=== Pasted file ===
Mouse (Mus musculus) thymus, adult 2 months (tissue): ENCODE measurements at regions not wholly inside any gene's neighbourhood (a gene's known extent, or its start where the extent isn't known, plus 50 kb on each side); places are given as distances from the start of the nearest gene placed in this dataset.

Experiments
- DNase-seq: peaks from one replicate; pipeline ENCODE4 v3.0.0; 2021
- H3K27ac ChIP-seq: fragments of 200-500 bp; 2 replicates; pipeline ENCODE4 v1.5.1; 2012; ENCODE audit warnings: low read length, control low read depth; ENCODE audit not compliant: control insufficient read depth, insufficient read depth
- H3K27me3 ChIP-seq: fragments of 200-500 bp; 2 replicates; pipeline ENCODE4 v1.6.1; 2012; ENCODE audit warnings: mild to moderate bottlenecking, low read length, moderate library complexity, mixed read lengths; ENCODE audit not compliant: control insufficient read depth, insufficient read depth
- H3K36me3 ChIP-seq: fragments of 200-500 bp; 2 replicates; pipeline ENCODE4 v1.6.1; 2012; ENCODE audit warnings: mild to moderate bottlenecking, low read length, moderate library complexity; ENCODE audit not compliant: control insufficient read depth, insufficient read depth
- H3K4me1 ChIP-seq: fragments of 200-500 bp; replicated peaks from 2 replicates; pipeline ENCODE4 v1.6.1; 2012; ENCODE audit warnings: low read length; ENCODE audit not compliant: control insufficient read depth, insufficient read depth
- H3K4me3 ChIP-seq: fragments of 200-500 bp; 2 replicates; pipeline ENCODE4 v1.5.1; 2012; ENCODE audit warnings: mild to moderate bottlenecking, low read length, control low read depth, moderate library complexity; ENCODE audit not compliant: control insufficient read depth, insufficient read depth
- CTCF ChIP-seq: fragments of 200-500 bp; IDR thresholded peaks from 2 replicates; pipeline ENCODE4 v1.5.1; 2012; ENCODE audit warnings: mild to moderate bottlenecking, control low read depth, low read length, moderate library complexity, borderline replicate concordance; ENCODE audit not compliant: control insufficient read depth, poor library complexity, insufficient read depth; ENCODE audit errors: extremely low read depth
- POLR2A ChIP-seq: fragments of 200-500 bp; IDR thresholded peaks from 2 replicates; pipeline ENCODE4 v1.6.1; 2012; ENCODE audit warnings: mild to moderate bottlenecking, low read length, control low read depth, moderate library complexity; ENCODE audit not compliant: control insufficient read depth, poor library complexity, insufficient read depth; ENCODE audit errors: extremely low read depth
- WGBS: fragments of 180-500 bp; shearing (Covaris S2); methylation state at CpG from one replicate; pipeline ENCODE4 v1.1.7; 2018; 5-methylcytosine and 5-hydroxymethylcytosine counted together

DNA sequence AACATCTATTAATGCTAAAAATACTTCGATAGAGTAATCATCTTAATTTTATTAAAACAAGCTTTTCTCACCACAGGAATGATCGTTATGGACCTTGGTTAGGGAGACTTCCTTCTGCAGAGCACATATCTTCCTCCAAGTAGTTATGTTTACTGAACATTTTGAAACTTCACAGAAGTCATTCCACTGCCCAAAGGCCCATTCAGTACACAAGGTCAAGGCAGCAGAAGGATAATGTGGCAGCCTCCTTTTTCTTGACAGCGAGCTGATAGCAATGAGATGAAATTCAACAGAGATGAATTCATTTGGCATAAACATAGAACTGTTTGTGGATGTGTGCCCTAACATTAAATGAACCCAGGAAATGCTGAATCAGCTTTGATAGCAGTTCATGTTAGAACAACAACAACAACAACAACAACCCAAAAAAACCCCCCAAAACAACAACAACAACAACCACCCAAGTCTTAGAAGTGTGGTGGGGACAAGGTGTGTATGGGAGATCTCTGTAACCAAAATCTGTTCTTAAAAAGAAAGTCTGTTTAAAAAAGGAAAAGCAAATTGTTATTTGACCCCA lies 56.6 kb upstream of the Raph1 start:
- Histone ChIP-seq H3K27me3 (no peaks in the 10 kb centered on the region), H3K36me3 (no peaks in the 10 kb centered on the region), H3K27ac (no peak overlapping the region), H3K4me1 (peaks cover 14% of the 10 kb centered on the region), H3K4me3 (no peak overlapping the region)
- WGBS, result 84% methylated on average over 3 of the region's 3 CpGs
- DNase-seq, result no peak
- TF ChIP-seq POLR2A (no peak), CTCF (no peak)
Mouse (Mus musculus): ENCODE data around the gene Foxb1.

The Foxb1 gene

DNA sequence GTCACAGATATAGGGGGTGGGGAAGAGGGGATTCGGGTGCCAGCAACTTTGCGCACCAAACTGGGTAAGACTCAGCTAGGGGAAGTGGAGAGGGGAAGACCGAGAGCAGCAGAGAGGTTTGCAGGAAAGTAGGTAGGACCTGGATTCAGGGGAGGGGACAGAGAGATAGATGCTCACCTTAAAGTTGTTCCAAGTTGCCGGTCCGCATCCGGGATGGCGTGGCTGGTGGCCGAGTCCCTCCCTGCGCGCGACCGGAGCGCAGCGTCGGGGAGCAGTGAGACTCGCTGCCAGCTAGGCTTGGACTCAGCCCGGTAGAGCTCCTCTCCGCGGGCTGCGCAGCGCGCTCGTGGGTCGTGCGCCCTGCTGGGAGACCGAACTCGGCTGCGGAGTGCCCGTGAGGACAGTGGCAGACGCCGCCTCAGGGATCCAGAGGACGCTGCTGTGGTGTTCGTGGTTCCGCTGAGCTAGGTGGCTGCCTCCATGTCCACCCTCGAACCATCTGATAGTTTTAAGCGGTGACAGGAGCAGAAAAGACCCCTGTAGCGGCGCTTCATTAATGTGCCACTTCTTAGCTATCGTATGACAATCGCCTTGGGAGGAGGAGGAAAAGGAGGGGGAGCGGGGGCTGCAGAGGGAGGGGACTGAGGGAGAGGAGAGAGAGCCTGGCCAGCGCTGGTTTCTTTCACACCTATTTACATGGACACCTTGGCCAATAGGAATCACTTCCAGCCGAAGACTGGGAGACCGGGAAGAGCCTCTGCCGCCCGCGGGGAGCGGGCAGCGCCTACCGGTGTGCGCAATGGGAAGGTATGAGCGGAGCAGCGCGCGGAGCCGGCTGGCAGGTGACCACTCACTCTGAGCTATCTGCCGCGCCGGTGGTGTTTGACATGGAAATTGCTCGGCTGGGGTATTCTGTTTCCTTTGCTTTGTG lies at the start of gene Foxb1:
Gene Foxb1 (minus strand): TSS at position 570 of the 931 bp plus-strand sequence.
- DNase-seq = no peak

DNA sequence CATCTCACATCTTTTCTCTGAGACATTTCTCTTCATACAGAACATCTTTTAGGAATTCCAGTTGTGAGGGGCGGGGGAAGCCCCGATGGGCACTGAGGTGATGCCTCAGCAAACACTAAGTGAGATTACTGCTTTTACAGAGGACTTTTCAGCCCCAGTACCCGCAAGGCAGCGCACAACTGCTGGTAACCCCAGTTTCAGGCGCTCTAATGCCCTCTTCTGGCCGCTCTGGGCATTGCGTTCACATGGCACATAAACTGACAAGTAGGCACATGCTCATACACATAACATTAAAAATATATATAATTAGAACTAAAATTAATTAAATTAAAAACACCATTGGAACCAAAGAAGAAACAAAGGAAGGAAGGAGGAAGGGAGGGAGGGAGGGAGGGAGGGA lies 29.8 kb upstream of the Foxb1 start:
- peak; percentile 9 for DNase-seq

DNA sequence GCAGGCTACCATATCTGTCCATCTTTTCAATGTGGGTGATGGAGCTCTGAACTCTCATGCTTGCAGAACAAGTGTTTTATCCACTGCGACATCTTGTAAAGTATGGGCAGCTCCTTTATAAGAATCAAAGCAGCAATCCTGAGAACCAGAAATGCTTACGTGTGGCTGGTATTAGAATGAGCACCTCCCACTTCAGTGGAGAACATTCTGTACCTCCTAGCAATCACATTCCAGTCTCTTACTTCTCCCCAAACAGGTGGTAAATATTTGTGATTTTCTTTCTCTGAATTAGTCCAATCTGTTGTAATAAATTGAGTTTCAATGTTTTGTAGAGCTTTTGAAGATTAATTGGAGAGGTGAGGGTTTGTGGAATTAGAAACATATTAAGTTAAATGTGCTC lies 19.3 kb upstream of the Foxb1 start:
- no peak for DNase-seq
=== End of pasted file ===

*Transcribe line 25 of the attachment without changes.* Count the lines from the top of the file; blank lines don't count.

- no peak for DNase-seq